2/8: A Successful Presidency for Obama? An Onside Kick isn’t Necessary, But…

By Dr. Lee M. Miringoff

It’s one down and three to go for President Obama, and no one is suggesting the first year was stellar.  But, President Obama doesn’t need to pull any Super Bowl Coach Sean Payton’s razzle-dazzle just yet… a strategic redirection, though, wouldn’t hurt.

miringoff-caricature-430The latest, national Marist Poll points out the trouble spots for President Obama.  His approval rating continues to lag in the mid-forties.  His efforts to attract Independents and appeal across party lines have come up way short.  A majority of Independents disapprove of his job performance.  Four in five Democrats give him high marks, and a similar proportion of Republicans think he is failing.  Almost half of the electorate reports he has fallen below their expectations.

A 2010 referendum on President Obama has to be far down the Axelrod wish list.  Just slightly more than one-third of the electorate thinks Obama is changing the country for the better.  A majority of voters tell us the 2010 elections are more about sending a message to D.C. pols and less about local issues important to their state or community.  And, who tops the list of Beltway types targeted for unhappy voters?  It’s Congressional Democrats, followed by President Obama, and then Congressional Republicans.  It’s the end of the first quarter.  President Obama has no choice but to reverse direction and bring the GOP into this political scrimmage.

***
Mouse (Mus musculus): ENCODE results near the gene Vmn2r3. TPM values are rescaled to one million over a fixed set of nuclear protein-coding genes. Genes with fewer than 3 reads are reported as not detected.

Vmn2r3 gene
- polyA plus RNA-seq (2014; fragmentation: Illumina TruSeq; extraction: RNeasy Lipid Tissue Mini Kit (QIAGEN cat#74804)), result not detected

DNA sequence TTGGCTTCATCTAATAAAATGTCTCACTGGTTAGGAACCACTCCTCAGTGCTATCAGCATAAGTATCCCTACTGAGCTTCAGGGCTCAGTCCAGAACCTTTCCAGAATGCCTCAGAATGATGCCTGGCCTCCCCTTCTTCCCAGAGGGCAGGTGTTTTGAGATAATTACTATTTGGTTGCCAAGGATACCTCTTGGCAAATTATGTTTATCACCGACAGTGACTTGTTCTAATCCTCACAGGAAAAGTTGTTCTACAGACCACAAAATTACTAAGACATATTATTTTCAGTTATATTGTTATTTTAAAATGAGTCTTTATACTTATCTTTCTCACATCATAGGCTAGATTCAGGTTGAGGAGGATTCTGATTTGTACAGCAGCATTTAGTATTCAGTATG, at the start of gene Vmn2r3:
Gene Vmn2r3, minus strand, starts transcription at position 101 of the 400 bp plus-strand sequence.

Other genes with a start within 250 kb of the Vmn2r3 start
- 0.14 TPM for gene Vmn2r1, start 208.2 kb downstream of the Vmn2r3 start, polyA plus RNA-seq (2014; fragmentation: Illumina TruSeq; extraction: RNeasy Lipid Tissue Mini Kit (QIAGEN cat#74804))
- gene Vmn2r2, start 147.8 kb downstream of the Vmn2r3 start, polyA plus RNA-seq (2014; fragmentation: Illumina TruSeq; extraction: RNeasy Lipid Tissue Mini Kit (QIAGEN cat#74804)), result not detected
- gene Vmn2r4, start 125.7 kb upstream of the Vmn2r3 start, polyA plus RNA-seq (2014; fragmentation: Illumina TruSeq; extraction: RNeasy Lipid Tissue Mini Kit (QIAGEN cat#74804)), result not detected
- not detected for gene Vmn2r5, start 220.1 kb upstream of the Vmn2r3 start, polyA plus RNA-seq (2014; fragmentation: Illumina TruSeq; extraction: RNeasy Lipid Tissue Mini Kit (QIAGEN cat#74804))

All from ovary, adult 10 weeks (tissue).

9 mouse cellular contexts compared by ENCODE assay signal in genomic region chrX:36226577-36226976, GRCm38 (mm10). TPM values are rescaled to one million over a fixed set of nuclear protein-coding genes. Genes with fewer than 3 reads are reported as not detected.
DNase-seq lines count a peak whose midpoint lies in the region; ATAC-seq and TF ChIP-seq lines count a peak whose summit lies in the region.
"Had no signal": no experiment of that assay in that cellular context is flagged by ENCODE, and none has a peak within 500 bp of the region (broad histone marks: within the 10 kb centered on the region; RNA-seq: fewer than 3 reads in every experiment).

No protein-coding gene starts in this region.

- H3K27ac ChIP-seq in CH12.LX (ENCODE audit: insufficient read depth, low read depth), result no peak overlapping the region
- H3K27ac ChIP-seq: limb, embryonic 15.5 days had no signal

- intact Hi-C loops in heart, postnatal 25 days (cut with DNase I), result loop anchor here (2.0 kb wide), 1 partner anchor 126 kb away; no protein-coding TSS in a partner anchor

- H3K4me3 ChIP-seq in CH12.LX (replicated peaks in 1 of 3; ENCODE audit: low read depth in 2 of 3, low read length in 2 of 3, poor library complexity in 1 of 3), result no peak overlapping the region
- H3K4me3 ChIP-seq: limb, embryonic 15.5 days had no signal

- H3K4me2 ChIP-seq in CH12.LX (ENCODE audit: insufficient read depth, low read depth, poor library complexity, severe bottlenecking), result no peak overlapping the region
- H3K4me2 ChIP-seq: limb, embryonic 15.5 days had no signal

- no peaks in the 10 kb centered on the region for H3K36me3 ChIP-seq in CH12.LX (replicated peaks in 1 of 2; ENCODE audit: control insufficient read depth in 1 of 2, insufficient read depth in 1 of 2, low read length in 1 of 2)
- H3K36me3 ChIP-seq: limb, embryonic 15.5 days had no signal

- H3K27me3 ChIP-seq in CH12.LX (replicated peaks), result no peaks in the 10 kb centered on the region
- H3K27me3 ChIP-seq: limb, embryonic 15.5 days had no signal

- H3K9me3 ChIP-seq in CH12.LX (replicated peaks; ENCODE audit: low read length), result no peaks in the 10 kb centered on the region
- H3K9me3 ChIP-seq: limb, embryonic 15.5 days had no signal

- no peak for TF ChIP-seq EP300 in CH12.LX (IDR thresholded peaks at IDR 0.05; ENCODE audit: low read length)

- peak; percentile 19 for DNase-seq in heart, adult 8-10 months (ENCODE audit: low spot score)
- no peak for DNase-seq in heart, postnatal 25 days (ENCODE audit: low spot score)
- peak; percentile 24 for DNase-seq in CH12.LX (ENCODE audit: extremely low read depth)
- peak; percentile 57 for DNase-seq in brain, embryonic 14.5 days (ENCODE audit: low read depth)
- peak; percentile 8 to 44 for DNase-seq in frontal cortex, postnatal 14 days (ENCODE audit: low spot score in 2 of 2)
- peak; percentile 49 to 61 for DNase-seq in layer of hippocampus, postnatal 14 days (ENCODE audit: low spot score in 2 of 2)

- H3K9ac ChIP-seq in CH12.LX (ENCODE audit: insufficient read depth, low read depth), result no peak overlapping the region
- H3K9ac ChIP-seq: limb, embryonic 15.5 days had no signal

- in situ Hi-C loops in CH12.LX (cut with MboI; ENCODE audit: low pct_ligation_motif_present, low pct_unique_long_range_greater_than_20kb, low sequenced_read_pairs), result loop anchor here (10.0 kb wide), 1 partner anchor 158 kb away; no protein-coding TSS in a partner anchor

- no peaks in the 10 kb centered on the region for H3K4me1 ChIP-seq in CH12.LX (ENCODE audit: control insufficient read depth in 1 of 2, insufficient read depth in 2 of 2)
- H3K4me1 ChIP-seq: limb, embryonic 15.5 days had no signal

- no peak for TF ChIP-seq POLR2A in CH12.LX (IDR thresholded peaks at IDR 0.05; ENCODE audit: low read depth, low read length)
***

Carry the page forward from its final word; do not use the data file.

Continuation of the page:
The White House strategy of defining the 2010 elections in terms of Obama vs. GOP policies could still have traction, if the contests revolve around the economy (as they inevitably will).  President Obama frequently references that he inherited the nation’s economic problems, and 62% of registered voters agree with him.

Successful presidents have followed divergent paths on the road to their own re-election.  Take the case of Presidents Clinton and Reagan.  President Clinton suffered on likeability but flourished in terms of the job he was doing on policy.   Although coming up short in the current numbers, this could still end up being the Obama direction.  More likely, President Obama will follow the Reagan roadmap.  Higher likeability scores than job performance ratings.  Currently, President Obama’s favorability rating is running six percentage points better than his approval rating.

This is not to argue that President Obama will score the kind of policy points Clinton did or enjoy the adoration of Reagan.  But, until the public believes he owns the economic problems, his Democratic base erodes, or his likeability ratings fall to where his job approval numbers are, he’s still very much alive in the political ballgame.